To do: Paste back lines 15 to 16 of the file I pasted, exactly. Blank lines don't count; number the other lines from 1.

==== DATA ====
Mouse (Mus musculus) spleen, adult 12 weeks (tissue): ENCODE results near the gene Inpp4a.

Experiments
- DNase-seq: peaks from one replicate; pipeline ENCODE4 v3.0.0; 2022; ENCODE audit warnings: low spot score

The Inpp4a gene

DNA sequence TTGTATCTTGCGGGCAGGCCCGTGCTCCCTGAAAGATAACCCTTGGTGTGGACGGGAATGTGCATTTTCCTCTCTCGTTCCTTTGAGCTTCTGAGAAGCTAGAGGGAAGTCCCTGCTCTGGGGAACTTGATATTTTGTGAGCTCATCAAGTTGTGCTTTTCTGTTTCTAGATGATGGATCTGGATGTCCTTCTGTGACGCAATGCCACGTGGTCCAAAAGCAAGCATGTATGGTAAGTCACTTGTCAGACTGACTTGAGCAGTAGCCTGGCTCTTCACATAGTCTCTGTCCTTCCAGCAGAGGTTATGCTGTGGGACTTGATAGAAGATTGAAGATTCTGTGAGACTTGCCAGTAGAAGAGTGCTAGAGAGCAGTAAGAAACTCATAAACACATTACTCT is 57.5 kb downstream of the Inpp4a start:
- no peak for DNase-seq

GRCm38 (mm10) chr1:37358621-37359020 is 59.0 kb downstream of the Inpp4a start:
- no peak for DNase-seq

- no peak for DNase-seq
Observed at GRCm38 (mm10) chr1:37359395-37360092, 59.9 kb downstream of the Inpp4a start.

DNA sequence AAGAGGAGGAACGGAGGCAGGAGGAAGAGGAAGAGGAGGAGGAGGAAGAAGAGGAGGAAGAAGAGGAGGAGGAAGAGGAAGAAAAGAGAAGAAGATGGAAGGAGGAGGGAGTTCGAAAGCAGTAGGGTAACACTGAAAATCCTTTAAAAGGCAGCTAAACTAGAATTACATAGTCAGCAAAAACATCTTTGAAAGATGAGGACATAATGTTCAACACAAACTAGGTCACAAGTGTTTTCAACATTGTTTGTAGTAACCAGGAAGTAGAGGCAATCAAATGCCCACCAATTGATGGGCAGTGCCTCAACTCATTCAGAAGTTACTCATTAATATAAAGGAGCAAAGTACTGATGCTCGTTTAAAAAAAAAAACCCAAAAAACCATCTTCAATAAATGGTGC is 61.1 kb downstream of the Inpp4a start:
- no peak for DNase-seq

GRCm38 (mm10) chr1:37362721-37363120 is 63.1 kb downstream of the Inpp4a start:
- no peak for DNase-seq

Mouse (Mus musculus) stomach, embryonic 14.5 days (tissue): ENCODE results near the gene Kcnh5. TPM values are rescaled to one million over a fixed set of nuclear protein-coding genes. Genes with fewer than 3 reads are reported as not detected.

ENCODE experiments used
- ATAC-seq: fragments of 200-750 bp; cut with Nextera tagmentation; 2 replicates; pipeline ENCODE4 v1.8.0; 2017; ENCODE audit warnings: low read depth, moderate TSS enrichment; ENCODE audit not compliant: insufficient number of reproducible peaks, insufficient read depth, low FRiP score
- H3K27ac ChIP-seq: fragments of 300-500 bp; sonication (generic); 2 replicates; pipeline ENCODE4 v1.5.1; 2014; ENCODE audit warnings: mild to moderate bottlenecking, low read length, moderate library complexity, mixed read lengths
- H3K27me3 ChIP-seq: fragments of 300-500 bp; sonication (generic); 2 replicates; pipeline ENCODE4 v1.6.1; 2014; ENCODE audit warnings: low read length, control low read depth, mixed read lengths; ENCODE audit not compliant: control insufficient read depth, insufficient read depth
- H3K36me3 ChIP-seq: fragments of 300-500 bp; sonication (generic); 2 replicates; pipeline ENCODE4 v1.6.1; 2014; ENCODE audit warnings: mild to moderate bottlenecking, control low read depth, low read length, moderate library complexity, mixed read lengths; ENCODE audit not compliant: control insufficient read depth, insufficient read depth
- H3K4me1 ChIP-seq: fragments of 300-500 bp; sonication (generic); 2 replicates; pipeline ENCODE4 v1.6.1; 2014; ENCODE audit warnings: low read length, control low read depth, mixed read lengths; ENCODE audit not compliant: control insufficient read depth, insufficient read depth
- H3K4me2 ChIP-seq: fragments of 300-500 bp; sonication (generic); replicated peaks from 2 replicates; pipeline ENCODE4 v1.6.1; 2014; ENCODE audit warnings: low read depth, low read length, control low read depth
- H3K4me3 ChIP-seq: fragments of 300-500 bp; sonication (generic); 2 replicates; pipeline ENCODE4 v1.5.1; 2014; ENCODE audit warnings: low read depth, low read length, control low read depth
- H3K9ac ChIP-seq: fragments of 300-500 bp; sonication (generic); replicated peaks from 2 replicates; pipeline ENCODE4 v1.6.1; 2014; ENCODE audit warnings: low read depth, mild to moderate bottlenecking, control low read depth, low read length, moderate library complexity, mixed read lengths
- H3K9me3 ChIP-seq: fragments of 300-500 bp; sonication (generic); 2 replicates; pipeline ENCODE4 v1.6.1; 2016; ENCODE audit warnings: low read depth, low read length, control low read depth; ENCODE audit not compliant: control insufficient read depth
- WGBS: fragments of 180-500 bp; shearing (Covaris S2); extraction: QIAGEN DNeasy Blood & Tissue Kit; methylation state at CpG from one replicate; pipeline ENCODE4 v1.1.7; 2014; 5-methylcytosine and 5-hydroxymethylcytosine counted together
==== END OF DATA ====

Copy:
Mouse (Mus musculus) stomach, embryonic 14.5 days (tissue): ENCODE results near the gene Kcnh5. TPM values are rescaled to one million over a fixed set of nuclear protein-coding genes. Genes with fewer than 3 reads are reported as not detected.

ENCODE experiments used